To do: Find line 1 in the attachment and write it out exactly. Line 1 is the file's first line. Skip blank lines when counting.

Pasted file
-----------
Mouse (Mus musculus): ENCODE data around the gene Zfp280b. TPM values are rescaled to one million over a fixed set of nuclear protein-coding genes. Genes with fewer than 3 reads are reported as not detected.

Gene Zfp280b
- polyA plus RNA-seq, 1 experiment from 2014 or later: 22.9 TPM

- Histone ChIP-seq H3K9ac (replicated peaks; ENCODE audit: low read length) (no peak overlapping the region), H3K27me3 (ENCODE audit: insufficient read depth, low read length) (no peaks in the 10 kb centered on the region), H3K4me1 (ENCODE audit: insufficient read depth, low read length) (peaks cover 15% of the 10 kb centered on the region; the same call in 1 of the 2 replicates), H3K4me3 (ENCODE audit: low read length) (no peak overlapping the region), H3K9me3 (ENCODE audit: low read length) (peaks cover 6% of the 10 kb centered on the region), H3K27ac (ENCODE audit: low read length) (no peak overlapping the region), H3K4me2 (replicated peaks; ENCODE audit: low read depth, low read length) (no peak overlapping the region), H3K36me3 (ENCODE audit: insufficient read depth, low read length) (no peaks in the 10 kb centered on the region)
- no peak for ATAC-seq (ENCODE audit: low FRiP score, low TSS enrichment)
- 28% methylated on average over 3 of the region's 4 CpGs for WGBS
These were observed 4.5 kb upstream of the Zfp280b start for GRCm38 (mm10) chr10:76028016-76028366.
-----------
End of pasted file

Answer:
Mouse (Mus musculus): ENCODE data around the gene Zfp280b. TPM values are rescaled to one million over a fixed set of nuclear protein-coding genes. Genes with fewer than 3 reads are reported as not detected.